Cloud Atlas Oct 28, 2012 15:20:22 GMT -5
Post by StevePulaski on Oct 28, 2012 15:20:22 GMT -5
Halle Berry and Tom Hanks play a combined twelve roles in Cloud Atlas.
For years, it was said that David Mitchell's famous novel Cloud Atlas was "unfilmable." A story of such profound, epic-proportions that encapsulating all the beauty, charm, angst, heroism, and complexity of it would be an extraordinarily impossible feat. The Wachowski siblings, Andy and Lana, and Tom Tykwer have done it; they've successfully created a visionary tale of impeccable beauty. A polarizing epic filled with untold ambition and high-flying possibilities, for the most part, all of which extenuated with stunning beauty, Cloud Atlas manages to soar past any expectations to be one of the most puzzling and enjoyable pictures of the last decade.
The film takes six drastically different story and manages to use mostly the same actors in each one of them, making them up to look like completely different people, playing different character-types, different races, and sometimes, different sexes. We all knew going into this that headliners Tom Hanks, Halle Berry, Hugo Weaving, Hugh Grant, Jim Broadbent, and Susan Sarandon are immensely talented people, always capable of providing their audience with a memorable show, but I can imagine how challenged and pressured they felt to embody themselves in characters light years away from anything they've ever played before.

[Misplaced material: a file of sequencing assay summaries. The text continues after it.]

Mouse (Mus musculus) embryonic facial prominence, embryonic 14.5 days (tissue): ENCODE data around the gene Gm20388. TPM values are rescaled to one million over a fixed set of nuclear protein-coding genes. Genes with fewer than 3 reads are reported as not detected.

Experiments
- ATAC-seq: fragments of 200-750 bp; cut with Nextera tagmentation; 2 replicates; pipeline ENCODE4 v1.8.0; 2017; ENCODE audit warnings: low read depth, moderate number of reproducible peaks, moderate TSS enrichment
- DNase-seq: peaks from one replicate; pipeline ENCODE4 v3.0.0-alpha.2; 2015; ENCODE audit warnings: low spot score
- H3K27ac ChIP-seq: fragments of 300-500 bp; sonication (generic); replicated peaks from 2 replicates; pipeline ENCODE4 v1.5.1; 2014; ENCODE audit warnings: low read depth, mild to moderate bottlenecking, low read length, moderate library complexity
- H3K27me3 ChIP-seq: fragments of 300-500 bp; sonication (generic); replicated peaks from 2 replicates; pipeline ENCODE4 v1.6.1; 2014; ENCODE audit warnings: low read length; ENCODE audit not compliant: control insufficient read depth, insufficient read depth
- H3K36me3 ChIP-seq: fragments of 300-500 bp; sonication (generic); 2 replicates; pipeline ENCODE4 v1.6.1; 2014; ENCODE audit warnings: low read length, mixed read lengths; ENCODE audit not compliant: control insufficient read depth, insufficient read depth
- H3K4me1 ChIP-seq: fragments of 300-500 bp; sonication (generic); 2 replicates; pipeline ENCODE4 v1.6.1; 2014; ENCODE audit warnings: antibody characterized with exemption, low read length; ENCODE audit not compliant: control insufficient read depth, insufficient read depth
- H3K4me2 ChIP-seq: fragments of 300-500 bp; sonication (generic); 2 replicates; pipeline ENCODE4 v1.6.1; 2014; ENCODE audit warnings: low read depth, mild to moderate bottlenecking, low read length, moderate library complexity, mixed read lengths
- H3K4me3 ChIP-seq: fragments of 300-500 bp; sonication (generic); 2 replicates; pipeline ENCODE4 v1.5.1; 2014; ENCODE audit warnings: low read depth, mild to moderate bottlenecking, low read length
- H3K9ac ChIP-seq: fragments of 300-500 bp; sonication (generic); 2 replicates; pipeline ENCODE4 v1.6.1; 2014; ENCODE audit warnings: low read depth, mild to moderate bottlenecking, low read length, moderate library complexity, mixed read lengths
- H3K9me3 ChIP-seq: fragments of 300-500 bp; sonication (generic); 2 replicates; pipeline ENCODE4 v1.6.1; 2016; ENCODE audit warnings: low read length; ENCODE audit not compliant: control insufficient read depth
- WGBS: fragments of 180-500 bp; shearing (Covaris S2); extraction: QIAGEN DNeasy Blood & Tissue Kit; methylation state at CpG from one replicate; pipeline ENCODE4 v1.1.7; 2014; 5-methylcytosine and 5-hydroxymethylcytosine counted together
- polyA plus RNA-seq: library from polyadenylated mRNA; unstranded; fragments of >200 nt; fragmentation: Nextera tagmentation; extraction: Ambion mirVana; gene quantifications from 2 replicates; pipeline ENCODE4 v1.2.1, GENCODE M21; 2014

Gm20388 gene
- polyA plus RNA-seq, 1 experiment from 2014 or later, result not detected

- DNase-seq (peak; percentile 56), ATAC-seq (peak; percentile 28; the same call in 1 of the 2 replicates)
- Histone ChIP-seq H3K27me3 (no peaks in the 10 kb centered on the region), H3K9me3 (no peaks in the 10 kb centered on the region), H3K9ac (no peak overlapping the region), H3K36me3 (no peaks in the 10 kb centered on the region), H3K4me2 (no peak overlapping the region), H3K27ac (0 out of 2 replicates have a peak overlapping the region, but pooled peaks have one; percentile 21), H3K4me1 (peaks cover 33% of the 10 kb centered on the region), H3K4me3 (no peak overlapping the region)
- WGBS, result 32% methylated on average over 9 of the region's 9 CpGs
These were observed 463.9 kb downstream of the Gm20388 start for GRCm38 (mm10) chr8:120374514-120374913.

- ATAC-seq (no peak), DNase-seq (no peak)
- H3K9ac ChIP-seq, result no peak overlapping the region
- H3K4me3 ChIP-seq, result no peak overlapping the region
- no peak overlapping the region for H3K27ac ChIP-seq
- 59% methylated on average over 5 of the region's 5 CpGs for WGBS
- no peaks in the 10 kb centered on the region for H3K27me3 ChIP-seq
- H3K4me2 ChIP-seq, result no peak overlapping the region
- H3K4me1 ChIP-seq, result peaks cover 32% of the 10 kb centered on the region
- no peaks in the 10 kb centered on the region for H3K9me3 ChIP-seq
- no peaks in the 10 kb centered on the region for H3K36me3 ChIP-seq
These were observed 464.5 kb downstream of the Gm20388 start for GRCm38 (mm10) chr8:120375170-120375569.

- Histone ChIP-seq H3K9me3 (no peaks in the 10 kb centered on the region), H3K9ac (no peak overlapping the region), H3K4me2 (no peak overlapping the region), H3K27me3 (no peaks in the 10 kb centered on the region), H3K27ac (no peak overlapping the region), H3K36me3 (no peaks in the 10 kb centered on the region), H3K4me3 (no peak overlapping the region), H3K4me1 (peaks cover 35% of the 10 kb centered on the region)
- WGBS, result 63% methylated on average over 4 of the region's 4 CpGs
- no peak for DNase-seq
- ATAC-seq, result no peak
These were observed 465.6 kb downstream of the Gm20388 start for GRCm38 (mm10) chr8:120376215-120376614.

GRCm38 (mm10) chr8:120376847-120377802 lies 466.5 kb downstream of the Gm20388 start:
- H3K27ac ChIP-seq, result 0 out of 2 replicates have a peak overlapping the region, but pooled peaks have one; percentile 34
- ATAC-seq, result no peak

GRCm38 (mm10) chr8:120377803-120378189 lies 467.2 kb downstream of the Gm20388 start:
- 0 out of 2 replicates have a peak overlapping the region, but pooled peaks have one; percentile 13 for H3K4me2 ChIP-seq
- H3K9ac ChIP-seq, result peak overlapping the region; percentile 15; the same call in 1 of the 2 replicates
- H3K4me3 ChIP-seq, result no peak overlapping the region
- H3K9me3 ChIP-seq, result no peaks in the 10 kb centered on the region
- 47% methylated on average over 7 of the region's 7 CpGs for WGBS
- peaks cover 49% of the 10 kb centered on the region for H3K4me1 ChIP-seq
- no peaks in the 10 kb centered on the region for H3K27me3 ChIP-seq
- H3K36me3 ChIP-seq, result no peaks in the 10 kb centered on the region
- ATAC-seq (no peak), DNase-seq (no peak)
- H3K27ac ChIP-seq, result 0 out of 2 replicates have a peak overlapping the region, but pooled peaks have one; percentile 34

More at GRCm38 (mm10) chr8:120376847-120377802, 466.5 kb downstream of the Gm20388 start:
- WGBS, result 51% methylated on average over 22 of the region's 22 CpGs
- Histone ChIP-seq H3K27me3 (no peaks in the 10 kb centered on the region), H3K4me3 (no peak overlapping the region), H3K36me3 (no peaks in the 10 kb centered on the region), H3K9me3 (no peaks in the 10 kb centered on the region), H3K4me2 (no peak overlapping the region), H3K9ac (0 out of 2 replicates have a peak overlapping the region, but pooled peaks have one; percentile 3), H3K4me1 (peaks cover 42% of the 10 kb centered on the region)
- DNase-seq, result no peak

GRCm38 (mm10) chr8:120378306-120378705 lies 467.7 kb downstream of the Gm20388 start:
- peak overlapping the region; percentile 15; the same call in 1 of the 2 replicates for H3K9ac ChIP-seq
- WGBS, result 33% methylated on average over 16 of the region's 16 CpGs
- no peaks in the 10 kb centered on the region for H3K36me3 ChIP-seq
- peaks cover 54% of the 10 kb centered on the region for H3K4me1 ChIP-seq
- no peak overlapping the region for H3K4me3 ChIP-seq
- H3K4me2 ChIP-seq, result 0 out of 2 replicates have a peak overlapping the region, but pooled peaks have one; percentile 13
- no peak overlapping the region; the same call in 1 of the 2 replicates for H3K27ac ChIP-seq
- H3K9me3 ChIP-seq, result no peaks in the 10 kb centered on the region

I will explain the six stories ambiguously and quickly, so your experience may not be compromised. The first story, titled "The Pacific Journal of Adam Ewing," takes place on an enormous ship sailing the Pacific, circa 1849, exploring relations between an optimistic crewmember and an African-American slave. The second story, "Letters from Zedelghem," is set in 1931 Belgium and dives into the complex relationship between a young music transcriber and the aging composer he must work for. The third, "Half-Lives: The First Luisa Rey Mystery," set in the 1970's, shows how a young journalist uncovers a huge nuclear conspiracy run by an oil company mogul. The fourth, "The Ghastly Ordeal of Timothy Cavendish," one of my favorites, centers on a British publisher who is trapped in an eccentric nursing home, shunned from his children and confined to the quirky treatment of the people working there. The fifth, "An Orison of Sonmi~451," shows a grim, plastic future, set in the 22nd century, where corporations have thrived at the expense of the population and clones have been made to run society, unless one of them can see the corruption and fight back (this is how that futuristic mess Branded should've been). Finally, the sixth story, "Sloosha's Crossin' an' Ev'rythin' After," (by this time, we're around the year 2346) focuses on a tribesman and his close friendship with a woman with more technological aptitude than him and how their togetherness may be star-crossed or simply meant to be.